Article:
How to Read a Swim Workout

image I’m sitting in the kitchen with my mom talking about how she did my swim workout in her rowing shell the other morning. Unfortunately my mother, having spent thousands of hours in the stands watching swim meets, has never learned to read a swim workout. This made me realize that the typical traithlete may also not know how to read a swim workout, so I’m putting together a tutorial, then to make everyone feel better I’ll tell you what I did this morning and how some swim workouts still confuse the heck out of me.

Reading Swim Sets: a tutorial

A swim workout is pretty simple once you get the hang of it, but since sets are based entirely on distance, and typically involve numerous repeats, the methodology of set giving in the water is somewhat different from biking and running.  Here is a swim set and I’ll walk you through it.

1×500 wu @ 10:00

This means you swim 500 yards to warm up. the 1x means you do only one 500, and the @ 10:00 means that you have 10 minutes to complete the 500 before starting the next item on the set.

10×50 fr (desc 1-5) @ :55

10x : repeat this interval ten times

50: each interval is 50 yards

fr: abreviatin for freestyle aka crawl stroke

(desc 1-5): make each 50 faster than the previous one for the first five, then repeat for numbers 6-10 (so your times might be 50s, 45s, 40s, 35s, 30s, then 48s, 40s, 34s, 29s)

@ :55 means that you start each interval 55 seconds after the previous interval. So if you leave on the 60 (top of the pace clock) you would start number two on the 55, three on the 50, four on the 45, etc.

2×200 fr 1500m race pace @ 2:45
1×100 IM @ 15-20s rest

4x{ this means you repeat the part in {} brackets four times

2×200 fr 1500m race pace @ 2:45

just like the 50’s above. Swim 200 yards at your race pace (may also be written RP). You start the second one 2 minutes 45 seconds after the first one.

1×100 IM @ 15-20s rest 2 minutes 45 seconds after the second 200 you start a 100 yard individual medley. This means you swim 25 fly (FL), 25 back (BK), 25 breast (BR), and 25 free (FR), continuous. After the 100, take 15-20s rest and start over. When I put a rest interval like this into a workout it is usually a range of five seconds so that you can start when the second hand is on a multiple of 5. (i.e. if you come in on the 11 you would start on the 30 rather than the 26 or 31)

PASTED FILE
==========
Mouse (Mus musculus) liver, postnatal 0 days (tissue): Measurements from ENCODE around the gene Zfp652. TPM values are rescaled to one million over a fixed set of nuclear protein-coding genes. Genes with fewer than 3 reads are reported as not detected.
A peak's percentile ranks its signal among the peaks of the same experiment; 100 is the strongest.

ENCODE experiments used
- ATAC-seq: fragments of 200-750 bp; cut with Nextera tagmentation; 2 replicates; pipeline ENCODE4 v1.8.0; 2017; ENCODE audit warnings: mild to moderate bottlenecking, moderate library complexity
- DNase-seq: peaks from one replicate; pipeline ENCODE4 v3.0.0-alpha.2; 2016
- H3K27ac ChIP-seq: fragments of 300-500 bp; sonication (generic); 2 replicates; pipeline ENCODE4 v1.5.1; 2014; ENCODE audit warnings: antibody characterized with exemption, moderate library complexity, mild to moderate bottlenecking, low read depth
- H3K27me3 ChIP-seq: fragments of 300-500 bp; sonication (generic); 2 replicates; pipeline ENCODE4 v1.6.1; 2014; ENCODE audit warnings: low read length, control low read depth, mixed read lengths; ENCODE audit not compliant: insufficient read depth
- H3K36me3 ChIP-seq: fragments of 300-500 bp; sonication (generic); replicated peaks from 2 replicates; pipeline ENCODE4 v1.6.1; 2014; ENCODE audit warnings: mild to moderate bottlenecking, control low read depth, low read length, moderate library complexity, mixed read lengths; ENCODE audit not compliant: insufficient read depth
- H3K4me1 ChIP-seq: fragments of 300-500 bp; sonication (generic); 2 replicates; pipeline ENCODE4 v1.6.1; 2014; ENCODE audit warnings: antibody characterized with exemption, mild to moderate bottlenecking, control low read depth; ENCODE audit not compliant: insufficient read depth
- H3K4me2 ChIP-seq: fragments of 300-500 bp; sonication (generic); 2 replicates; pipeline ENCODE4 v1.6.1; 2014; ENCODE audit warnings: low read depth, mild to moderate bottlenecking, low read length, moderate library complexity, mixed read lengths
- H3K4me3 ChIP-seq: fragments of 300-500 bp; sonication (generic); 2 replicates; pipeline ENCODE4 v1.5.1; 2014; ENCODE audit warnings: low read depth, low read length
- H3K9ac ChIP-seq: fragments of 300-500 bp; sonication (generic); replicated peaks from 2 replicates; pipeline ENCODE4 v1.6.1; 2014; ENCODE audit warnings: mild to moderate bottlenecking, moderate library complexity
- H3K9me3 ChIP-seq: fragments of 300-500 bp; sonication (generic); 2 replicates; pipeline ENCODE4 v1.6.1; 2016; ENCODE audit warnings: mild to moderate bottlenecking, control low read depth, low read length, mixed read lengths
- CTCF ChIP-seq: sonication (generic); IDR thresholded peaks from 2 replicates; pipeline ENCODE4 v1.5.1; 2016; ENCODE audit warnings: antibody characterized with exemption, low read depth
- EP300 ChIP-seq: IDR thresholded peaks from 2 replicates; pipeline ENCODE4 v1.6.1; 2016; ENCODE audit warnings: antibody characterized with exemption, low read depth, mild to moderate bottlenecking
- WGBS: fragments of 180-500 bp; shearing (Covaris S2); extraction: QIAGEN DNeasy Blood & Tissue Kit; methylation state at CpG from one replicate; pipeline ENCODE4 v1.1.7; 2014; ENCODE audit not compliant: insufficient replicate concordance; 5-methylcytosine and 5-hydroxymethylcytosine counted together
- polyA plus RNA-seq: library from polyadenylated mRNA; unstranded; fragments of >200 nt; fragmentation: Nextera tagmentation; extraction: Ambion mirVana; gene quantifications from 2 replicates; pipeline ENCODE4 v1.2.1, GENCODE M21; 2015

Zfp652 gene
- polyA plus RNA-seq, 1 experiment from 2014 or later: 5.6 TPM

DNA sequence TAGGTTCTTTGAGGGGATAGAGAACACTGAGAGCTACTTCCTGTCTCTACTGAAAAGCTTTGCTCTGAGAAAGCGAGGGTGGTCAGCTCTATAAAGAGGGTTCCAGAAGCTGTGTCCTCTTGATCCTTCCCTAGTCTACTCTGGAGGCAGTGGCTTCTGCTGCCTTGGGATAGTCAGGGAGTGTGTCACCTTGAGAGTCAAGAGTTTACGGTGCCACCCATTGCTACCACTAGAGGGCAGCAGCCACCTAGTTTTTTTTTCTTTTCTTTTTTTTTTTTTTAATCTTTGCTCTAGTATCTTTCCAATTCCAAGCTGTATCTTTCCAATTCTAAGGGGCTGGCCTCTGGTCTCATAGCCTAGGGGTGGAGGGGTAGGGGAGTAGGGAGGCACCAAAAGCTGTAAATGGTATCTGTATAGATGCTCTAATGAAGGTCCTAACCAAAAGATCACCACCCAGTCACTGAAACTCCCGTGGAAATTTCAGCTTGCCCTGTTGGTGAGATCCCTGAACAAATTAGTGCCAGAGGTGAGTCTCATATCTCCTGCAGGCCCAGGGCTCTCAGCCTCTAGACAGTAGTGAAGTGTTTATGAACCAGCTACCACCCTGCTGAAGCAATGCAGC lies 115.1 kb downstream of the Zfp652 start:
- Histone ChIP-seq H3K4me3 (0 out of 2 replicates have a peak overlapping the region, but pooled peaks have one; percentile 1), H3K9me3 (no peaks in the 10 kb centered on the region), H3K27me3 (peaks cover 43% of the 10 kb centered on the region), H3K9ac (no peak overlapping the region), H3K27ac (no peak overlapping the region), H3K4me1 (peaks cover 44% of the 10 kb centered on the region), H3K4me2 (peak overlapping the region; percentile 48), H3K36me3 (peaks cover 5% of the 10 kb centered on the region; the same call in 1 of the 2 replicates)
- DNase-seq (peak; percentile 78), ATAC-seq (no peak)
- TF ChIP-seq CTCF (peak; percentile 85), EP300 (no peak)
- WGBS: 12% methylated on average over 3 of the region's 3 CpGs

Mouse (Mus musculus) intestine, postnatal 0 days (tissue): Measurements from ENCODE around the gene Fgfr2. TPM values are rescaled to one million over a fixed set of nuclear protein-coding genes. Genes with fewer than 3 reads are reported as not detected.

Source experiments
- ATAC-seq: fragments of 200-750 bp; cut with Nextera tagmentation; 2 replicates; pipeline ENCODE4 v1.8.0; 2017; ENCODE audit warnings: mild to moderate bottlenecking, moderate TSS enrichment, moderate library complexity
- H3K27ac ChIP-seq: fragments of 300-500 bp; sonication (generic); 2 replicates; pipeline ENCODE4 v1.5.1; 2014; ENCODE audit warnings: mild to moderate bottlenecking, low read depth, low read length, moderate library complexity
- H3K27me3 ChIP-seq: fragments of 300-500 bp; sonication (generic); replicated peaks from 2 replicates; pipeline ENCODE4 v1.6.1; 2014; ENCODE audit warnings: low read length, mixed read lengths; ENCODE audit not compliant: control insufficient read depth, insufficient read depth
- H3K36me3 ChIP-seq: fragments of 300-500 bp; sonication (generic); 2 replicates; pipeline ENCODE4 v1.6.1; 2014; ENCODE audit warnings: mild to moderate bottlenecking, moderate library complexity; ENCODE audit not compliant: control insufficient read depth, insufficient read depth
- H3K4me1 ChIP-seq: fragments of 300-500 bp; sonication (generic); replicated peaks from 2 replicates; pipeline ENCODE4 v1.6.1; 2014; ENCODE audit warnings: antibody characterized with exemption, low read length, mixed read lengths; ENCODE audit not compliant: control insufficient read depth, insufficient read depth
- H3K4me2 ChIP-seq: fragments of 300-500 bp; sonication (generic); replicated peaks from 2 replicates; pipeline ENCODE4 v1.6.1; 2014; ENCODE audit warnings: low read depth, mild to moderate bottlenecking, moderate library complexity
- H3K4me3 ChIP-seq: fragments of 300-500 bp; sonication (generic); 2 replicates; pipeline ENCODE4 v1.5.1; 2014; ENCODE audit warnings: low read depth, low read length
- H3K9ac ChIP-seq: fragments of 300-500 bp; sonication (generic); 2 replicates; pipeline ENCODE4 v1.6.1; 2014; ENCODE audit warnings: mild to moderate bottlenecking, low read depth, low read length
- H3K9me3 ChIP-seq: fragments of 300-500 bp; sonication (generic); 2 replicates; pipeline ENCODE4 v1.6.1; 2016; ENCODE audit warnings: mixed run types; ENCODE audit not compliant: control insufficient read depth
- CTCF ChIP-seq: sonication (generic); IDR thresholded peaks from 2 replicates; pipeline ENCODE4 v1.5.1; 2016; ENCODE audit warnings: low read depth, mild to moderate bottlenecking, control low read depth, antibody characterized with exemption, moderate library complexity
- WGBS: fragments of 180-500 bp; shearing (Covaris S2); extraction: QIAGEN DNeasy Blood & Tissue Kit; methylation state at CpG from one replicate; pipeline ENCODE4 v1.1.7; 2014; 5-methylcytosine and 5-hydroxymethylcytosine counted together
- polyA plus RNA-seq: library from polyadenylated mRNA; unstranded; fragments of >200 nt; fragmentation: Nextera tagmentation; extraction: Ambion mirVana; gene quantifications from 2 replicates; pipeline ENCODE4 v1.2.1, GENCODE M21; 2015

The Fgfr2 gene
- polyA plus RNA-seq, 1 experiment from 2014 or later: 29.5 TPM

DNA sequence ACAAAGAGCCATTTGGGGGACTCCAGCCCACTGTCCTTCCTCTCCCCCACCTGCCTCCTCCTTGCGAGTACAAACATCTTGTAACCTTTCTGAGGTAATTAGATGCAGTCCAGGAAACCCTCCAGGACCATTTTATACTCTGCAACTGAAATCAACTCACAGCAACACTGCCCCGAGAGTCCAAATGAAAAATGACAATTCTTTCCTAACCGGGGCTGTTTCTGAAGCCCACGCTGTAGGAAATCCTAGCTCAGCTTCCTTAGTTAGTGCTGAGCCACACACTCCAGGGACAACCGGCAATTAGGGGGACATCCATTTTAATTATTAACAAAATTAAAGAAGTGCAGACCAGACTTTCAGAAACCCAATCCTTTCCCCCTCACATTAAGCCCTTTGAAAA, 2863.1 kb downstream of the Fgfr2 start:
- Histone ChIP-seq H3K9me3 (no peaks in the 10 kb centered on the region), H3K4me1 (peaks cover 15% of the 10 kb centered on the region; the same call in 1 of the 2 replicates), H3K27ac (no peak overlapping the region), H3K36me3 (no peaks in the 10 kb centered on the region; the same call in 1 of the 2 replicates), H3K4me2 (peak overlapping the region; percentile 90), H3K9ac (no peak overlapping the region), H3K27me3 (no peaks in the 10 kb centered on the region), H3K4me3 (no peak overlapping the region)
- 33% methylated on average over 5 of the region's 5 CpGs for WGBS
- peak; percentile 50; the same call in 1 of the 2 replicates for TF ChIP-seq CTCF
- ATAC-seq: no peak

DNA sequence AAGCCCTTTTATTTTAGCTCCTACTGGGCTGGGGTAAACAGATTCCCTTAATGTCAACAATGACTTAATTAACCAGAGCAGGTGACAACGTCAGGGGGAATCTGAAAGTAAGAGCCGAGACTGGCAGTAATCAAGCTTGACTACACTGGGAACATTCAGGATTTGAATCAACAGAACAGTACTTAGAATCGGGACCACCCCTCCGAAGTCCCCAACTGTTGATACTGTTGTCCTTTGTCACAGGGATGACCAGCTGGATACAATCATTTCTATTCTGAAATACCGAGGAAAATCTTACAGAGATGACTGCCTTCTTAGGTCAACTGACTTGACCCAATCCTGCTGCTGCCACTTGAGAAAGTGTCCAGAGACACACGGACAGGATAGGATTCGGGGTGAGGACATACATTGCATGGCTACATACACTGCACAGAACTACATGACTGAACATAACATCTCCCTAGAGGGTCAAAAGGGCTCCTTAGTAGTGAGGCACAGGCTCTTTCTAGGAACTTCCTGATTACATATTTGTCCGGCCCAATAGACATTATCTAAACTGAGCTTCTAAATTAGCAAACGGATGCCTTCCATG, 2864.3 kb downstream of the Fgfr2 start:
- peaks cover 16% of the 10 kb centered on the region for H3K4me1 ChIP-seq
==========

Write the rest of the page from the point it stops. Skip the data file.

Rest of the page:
12×75 EMF by 25 @ 1:10 (~20s rest)

EMF stands for EZ Moderate Fast.

by 25 the part that changes does so by 25. So each 75 is a 25 ez, 25 moderate and 25 fast. It could also have been by 75, in which case you would have done four rounds of 75 easy 75 moderate 75 fast, all on the same time interval.

wd (warm down)
10×50 asc 1-5 @ 1:00

asc 1-5 means that you start off with a fast 50 and make each one slightly slower until number 5. repeat that for 6-10. This is active recovery, so as you go slower, your attention should shift from speed to technique. Always finish a workout with as close to perfect stroke as you can manage.

Rest Intervals: If I am writing a workout without a specific group in mind (i.e. to post on my blog) I’ll put in rest intervals (i.e. 15-20s rest) rather than sendoffs (i.e. 2:45). When you’re doing a workout that gives rest intervals, it is a good idea to convert to send-offs. That way you are encouraged to keep a consistent pace. With sendoffs you get more rest when you go faster, but if you go too slow you have to get right into the next interval.  Plus, if you’re doing the workout with a group, you can pick a sendoff that works for everyone, and that way you stay together (less passing involved). If you’re with a group that needs a slower sendoff, just go faster to make up for the added rest.

image Now, those are the basics. This morning I drove to Issaquah, about 40 minutes from where I live, to swim with the Issaquah Swim Team. The travel is worthwhile because the coach, Kyle Johnson is the best technique coach I’ve ever met. Unfortunately, this morning was coincidentally the first morning in the pools history that the staff failed to show up to open the doors. I ended up driving back to Seattle University to swim with my friend Peter, who also drives the distance for Coach Johnson’s excellent stroke instruction.

Peter spent about 15 minutes preparing me for some of the drills and terms that Kyle has started using in the three years since I was last on his team. Here’s a set we did, but for your sake, I’m not going to explain it:

2×25 nolms kick @ :30
3×25 Sling Shot 1 (SC +1, 0, -1)@ :30
2×50 Sling Shot 1 (SC 0, -1 by 25) @ :50
1×75 Sling Shot 1 (SC +1, 0, -1 by 25) @ 1:10
Tree Hugger, 10 each arm
2×25 Sling Shot 2 @ :25
1×50 Sling Shot 2/3 by 25 @ :50
1×75 Sling Shot 3 @ 1:15
1×50 Sling Shot 3/4 @ :50
1×215 Sling Shot 4 @ :25

I’m still not sure I know what it all means…

Published by Ben

Ben Collins Professional Triathlete

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  1. I agree with Loren, that was more confusing than it was helpful. Couldn’t you just write more simplified workouts?? Who said they needed to be that complex? I am not saying just swim 1.2 miles, but I mean ???

  2. YES… Thank you! I’m just starting to swim regularly, and have found sites that display workouts… but could not understand them at all because they use the abbreviations you have used above!! Now I know the secret code! 🙂

  3. You dont understand how much you just impacted my swim practice! The couches tell us all these crazy numbers and other weird phrases, but I can say that I actually get this. On Monday im going to finally understand them speak… turns out it was english all along. LOL

  4. Hi there, so I have been a swimmer for many years and recently I acquired a new swim workout, and I understand most of it, but still struggling with one thing.. What does it mean when in the swim workout it states:
    10 x 100 on 2:00 at 70% PE

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